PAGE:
16:38 GMT17 February 2020
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    Children’s charities Bernardo’s and the NSPCC have hailed proposals by the British government to impose a ‘duty of care’ on social media companies for ‘online harms’. However rights groups have condemned the idea as a bridge too far which will further erode free speech and result in press censorship ‘through the backdoor’.

    Civil liberties and human rights organisations have blasted government proposals to impose a 'duty of care' on social media companies, by requiring them to regulate content, as an attack on free speech and an expansion of the surveillance state. On 12 February 2020 the Department for Media and Culture noted that it was “minded” to give the communications regulator Ofcom the power to regulate and sanction companies like Twitter, Facebook, and Instagram in the name of defending against “online harm”.

    “This is a dangerous proposal that could cause vast restrictions on free speech”, Jim Killock of the Open Rights Group said in a statement. He explained that private companies would “be deciding what is legal or illegal” and by their nature will “always remove more than they need, rather than less”.

    Killock gave the example of how the Extinction Rebellion movement was revealed to be on a Metropolitan Police Service counter-terror document as an example of how he thinks the the corporate state is not to be trusted to police speech. In other words groups and movements which are lawful in the UK may nonetheless find their content, or even material about them, flagged and suppressed as a result of proposals to regulate the internet.

    ​Killock noted that there is a clear “conflict of interest” for the executive to try and police speech, arguing that only the courts were an appropriate venue for such issues to be arbitrated. The government's proposals would also result in “backdoor” censorship of press content, Killock added.

    Big Brother Watch’s director, Silkie Carlo, echoed these concerns saying that similar regulation in Germany "has pressured companies to conduct zealous censorship and surveillance on their platforms, which has been widely condemned by human rights groups.”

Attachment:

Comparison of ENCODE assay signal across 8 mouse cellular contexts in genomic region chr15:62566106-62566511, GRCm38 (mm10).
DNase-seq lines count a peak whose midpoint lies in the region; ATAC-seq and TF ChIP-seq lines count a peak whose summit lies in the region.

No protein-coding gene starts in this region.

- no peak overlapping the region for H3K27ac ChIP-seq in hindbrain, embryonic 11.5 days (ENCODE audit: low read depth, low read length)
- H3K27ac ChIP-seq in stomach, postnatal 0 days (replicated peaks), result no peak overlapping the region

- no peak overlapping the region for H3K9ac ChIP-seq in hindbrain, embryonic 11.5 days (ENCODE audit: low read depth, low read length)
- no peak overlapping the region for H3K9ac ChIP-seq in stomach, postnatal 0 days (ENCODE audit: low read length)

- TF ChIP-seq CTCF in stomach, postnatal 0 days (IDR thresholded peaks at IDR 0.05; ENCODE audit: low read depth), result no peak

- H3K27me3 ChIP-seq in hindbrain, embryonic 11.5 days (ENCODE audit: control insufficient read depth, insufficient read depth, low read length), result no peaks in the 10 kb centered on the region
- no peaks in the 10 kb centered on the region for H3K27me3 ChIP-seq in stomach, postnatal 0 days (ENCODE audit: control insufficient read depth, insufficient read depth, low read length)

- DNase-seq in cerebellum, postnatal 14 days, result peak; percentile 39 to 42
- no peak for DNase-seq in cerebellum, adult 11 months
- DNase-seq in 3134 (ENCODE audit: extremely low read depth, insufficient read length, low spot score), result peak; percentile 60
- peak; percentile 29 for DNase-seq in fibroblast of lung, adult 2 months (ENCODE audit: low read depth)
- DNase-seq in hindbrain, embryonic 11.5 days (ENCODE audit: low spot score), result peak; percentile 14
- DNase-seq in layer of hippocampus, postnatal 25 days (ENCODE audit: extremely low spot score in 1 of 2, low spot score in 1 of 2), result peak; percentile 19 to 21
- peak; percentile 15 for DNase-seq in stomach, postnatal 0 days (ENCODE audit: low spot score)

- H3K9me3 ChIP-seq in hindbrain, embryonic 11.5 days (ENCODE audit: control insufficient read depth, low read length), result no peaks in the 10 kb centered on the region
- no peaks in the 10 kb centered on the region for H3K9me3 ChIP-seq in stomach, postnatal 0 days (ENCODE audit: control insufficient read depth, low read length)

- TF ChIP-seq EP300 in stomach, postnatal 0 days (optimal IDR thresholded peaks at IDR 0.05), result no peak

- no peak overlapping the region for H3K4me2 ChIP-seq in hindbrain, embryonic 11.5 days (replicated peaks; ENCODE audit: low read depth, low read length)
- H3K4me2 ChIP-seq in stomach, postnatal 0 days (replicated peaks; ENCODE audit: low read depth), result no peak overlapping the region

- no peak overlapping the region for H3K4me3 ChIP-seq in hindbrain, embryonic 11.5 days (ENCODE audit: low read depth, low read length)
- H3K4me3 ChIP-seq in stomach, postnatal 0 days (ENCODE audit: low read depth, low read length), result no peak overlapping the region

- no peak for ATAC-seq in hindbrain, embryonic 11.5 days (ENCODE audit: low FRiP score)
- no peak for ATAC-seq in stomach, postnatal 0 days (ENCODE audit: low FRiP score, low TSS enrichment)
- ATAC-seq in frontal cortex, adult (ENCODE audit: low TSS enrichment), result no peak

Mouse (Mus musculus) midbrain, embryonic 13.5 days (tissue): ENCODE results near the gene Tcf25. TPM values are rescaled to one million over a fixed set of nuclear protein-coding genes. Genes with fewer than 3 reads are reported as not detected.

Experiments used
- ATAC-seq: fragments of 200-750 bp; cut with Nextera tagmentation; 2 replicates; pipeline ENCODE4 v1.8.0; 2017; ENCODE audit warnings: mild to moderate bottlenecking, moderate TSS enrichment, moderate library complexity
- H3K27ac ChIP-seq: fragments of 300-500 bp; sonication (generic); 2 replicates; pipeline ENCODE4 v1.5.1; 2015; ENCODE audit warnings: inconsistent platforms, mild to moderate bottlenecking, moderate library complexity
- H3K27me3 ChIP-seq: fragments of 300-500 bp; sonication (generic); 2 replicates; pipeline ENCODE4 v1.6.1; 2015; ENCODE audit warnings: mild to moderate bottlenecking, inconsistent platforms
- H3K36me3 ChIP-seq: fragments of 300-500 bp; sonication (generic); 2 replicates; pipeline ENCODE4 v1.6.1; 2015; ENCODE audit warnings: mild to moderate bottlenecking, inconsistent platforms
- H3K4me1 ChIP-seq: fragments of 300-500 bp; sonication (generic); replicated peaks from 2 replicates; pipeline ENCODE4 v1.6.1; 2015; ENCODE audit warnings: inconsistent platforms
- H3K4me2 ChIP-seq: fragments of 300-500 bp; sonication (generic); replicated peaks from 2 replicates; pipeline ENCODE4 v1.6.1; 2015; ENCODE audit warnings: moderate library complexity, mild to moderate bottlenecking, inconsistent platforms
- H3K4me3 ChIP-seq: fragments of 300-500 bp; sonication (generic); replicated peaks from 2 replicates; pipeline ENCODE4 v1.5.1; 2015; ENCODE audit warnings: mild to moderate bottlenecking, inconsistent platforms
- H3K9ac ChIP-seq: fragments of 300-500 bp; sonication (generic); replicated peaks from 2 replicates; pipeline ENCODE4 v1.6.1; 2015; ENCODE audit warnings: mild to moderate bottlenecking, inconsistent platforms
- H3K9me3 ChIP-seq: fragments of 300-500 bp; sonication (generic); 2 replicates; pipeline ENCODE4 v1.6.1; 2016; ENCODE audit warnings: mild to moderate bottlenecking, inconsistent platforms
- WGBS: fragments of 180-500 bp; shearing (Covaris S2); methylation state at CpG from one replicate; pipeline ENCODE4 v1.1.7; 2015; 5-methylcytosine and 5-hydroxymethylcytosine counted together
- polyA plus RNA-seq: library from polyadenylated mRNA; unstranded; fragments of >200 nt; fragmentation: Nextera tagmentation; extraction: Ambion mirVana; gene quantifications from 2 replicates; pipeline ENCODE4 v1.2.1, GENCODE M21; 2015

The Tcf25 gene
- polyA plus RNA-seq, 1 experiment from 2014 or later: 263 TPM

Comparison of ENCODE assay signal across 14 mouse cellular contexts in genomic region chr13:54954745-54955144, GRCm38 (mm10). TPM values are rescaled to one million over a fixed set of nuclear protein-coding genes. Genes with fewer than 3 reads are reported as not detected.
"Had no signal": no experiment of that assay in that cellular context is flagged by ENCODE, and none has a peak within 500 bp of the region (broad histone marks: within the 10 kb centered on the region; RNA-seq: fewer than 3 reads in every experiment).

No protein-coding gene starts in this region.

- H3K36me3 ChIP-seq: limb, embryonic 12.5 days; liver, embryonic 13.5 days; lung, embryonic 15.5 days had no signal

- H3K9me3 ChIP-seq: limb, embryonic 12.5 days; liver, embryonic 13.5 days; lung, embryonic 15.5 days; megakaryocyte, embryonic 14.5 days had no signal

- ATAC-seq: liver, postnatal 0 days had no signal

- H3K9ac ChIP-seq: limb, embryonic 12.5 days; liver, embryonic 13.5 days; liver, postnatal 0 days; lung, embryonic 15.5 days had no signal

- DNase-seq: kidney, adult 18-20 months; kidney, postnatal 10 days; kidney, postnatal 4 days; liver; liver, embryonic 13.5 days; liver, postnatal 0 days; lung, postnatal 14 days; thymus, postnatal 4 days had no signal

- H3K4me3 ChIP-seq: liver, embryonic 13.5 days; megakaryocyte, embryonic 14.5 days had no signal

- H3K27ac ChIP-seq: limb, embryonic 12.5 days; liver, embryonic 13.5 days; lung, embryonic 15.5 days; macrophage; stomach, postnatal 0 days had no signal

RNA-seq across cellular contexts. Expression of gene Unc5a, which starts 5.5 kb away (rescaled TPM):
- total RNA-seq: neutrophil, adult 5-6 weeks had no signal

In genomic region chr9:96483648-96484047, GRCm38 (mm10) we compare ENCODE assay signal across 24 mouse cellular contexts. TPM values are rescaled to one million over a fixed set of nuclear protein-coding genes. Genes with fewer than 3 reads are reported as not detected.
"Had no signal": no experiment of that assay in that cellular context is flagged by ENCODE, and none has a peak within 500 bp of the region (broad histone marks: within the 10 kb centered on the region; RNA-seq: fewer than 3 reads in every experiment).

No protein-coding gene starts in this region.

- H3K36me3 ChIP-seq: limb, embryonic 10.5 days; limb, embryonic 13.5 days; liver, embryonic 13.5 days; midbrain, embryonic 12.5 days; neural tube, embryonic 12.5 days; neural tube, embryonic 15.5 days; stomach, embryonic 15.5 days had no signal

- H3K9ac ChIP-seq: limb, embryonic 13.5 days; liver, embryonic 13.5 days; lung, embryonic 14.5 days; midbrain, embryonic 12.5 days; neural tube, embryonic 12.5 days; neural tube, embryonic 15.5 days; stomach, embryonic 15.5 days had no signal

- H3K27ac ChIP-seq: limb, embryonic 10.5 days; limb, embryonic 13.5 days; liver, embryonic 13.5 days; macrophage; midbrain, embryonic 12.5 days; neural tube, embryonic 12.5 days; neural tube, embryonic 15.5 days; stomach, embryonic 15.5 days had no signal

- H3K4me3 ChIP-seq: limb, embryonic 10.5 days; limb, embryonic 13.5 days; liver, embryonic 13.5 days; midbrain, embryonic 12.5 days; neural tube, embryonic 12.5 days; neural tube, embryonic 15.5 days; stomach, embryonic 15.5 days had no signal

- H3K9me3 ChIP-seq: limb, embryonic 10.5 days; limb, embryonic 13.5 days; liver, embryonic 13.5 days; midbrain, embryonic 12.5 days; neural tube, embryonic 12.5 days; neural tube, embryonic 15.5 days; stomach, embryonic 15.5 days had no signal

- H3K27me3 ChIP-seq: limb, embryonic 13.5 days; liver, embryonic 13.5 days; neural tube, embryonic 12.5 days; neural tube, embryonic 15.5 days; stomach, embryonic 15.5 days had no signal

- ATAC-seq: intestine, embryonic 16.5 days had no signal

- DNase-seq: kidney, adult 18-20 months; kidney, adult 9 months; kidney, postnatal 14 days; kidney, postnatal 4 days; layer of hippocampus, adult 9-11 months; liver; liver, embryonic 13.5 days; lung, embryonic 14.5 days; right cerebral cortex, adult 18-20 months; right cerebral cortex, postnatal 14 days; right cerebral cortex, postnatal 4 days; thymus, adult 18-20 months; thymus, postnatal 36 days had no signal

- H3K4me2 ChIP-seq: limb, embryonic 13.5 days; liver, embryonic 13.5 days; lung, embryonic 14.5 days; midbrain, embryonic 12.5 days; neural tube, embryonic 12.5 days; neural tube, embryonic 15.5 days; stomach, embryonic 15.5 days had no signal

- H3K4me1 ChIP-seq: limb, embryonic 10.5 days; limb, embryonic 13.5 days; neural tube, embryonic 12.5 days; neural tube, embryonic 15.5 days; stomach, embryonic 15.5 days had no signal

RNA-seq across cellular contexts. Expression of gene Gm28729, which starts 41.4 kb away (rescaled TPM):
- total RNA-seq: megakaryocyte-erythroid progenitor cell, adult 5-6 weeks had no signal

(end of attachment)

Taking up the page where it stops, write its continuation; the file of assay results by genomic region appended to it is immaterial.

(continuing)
Carlo warned that the proposals to regulate social media has the air of “mission creep” and would go beyond merely dealing with illegal content. She pointed out that content policies of social media companies are already incredibly broad and curtail free speech “far beyond the limitations set in law”.

    ​The government’s proposals followed the publication of an Online Harms White Paper consultation which precedes the drafting of new laws. Carnegie Trust UK, which helps shape public policy, welcomed the news as a “significant step forward towards action to reduce the level of harms, particularly to vulnerable groups, on social media platforms”.

    ​Chidren’s charities Barnardo’s and the National Society for the Prevention of Cruelty  to Children (NSPCC) also came out in support of the proposals, which they had a hand in creating. “We cannot expect children to protect themselves” Barnardo’s Chief Executive Javed Khan said in a statement.

    “Children face growing risks online, including cyber-bullying, sexual grooming, and exposure to self-harm forums”, he added while arguing that the “backbone” of a safe internet is “regulation”.

    The NSPCC similarly consider the developments a necessary step in protecting children from sexual abuse online by tackling what they characterise as the “wild west web”.

    ​The exact powers that Ofcom would have are as of yet unclear. The Department for Media and the Home Office have said that any future regulations, including the imposition of a ‘duty of care’ onto social media companies, would protect free speech while targeting child abuse and terrorism.

    Related:

    EU Law Forbids Forcing Private Companies to Engage in Mass Surveillance, EU Advocate General Says
    UK Will Make Facebook Responsible for Harmful Content as Ofcom is Set to Have More Powers - Report
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    Open Rights Group, Big Brother Watch, civil liberties, free press, free speech, Ofcom, Social Media, UK
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